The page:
Thankfully, there are gluten-free flours out there that can replace “plain” or all-purpose flour in most scenarios. Just be sure to double-check the ratio to which you should replace regular flour with your gluten-free flour. Usually these swaps won’t always be cup for cup. Using a flour that must be adjusted according to weight or volume at a cup for cup ratio for all-purpose flour may lead to disaster. You may then wonder what went wrong with your recipe.
Can You Substitute All Purpose Flour For Plain Flour? The Answer Is Yes!
Although plain flour and all-purpose flour are not always referring to the same thing, the two can be swapped for each other in a recipe without too much difference being noticed.
Remember that in the United States, most people referring to “plain” flour will likely be talking about flour that has no other added ingredients, otherwise known as “all-purpose” flour.
In the UK, however, there may actually be a difference between all-purpose flour and plain flour. Plain flour in the UK is made from soft wheat. It is lower in protein and gluten than the average all-purpose flour used in the United States. The taste and texture of the two grains aren’t remarkably different when used. But there may be slight differences in the outcome just because the two flours aren’t the same thing.
We hope this has served as an informative read! Thanks for stopping by!
Substitute all purpose flour for plain flour – FAQs
Can I substitute plain flour for all purpose flour?
Yes, plain flour can be substituted for all-purpose flour, however, depending on your location on the globe, the two flours may differ only slightly in texture as can be observed after having baked the final product. True plain flour will produce a lighter and more tender crumb than will all-purpose flour, but the difference isn’t enough to ruin a baked good or dish containing either flour.
Can I substitute cake flour for all purpose flour?
It isn’t recommended that you substitute cake flour for all-purpose flour at a 1:1 ratio because cake flour is lighter in density and will have less protein and gluten than all-purpose flour. Therefore, cake flour would not be ideal for making bread when substituted for all-purpose flour. Having said that, if you are making a dish or baked good that calls for all-purpose flour when all you have is cake flour on hand, you may wish to simply substitute your cake flour for all-purpose flour at 1 cup and 2 tablespoons of cake flour for every 1 cup of all-purpose flour. This will give you better results than replacing cake flour to an all-purpose flour cup for cup.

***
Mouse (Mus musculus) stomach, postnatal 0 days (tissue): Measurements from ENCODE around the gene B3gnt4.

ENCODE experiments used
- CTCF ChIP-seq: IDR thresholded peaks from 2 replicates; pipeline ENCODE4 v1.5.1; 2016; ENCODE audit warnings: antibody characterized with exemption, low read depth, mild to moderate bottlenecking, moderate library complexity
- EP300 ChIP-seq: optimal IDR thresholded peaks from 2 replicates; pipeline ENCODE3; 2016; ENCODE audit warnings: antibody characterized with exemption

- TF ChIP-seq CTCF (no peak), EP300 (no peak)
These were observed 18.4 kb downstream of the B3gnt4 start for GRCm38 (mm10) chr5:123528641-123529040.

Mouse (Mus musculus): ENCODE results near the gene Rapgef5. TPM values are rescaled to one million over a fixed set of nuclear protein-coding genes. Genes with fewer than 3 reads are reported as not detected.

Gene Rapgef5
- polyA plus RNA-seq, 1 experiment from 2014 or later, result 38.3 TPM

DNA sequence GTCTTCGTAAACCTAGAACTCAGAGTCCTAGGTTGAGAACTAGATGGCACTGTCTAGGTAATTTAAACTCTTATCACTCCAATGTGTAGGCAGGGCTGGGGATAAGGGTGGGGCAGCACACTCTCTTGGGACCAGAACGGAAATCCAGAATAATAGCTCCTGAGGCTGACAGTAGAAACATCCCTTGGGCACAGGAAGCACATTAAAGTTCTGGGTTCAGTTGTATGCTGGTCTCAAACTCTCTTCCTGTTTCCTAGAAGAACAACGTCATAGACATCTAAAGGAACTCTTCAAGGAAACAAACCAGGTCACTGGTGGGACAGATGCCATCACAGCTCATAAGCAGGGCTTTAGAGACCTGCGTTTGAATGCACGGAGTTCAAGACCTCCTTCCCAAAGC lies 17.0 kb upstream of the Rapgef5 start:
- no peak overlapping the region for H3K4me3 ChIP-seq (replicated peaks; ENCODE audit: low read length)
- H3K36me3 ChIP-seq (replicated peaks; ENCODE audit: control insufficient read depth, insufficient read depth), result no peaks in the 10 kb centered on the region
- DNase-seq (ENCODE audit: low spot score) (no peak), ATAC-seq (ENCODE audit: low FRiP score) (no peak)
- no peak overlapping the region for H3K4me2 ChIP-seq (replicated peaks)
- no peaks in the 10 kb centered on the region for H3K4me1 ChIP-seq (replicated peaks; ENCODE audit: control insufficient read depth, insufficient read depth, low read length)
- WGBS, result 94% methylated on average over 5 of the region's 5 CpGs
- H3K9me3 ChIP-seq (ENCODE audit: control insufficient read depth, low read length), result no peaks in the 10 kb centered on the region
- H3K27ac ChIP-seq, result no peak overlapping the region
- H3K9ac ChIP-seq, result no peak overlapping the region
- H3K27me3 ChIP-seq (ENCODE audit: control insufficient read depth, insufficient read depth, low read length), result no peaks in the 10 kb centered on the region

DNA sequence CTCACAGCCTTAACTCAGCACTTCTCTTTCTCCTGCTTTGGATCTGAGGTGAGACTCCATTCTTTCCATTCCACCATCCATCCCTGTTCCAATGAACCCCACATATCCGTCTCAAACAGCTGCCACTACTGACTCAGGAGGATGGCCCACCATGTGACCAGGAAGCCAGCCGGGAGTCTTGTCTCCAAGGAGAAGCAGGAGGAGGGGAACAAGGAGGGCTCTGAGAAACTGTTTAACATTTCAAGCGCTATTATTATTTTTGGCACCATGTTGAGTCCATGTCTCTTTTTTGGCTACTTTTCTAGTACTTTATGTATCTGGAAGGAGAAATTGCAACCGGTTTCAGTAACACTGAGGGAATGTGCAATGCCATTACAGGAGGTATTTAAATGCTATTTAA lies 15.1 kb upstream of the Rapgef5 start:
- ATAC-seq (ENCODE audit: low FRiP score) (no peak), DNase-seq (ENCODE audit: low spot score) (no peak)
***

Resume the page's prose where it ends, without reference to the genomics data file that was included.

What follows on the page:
Can I substitute bread flour for cake flour?
We don’t recommend substituting bread flour for cake flour. Because bread flour is very high in gluten and protein, your final product when baking something that calls for cake flour with bread flour will be tough and dense.
On the opposite end, using cake flour for bread flour when making bread will lead to disaster because there isn’t as much protein and gluten in cake flour as there is in bread flour, leaving your bread less chewy and voluminous as it should be (instead it will likely be dense and flat). Therefore, it is best to use bread flour for bread recipes (especially pizza crust, pretzels, and bagels) and leave cake flour for pastries and cakes.
Can plain flour be substituted for bread flour?
All-purpose flour and plain flour can both be good substitutes for bread in most cases. For optimal chewiness and gluten development, however, opt for bread flour when you can, especially when making dense crusts and pretzels.
Is whole wheat flour the same as white whole wheat flour?
Whole wheat flour isn’t the exact same thing as whole wheat flour, but both types of flour are prepared the same and offer exceptional nutritional value. White wheat flour and whole wheat flour differ in that white wheat flour is made from hard white wheat berries whereas whole wheat flour is not. White whole wheat flour is often less dense than whole wheat flour which is why it is often preferred over whole-wheat flour when used in recipes for pancakes, cakes, and muffins. Bear in mind though, that despite its white color, white whole wheat flour is not bleached white flour.
Is oat flour safe for Celiacs?
Oat flour can be safe for those with gluten sensitivities or Celiac Disease, but it isn’t guaranteed. Many types of oat flour are cross-contaminated with wheat and thereby cannot technically be considered gluten-free (even though oats are naturally free from gluten). Still, there are many varieties of oats sold today that are specifically marked as being gluten-free. These varieties are safe for Celiacs and those with gluten sensitivities to consume. Therefore, any oat flour that you buy must be marked as gluten-free. Otherwise, the chances are high that your oat flour has been exposed to gluten.